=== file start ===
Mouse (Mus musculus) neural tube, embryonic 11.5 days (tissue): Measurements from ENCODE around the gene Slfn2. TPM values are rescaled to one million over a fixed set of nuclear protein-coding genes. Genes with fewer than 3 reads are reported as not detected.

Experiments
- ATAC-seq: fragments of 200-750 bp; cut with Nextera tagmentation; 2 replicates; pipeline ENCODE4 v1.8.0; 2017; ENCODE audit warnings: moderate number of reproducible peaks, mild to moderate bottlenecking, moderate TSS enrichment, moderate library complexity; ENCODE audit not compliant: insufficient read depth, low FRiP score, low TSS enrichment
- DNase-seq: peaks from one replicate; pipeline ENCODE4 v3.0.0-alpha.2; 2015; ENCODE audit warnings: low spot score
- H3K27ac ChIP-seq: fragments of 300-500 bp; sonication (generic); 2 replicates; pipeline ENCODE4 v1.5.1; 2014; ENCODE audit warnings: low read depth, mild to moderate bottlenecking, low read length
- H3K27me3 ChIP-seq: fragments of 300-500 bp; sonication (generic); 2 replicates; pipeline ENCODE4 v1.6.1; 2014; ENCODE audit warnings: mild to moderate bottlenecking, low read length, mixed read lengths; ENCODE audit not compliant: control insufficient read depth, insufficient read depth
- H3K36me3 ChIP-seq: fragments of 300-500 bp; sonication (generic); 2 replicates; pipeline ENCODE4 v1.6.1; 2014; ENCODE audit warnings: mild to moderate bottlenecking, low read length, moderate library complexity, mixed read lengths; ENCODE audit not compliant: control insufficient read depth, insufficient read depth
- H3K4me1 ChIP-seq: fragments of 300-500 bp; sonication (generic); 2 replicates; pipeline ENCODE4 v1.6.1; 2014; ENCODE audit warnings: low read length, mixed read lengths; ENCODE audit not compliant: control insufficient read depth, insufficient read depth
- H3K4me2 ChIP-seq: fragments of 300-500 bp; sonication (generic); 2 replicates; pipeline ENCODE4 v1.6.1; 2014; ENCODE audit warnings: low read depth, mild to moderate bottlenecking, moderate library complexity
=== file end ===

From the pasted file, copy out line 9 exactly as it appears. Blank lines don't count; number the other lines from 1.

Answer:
- H3K4me2 ChIP-seq: fragments of 300-500 bp; sonication (generic); 2 replicates; pipeline ENCODE4 v1.6.1; 2014; ENCODE audit warnings: low read depth, mild to moderate bottlenecking, moderate library complexity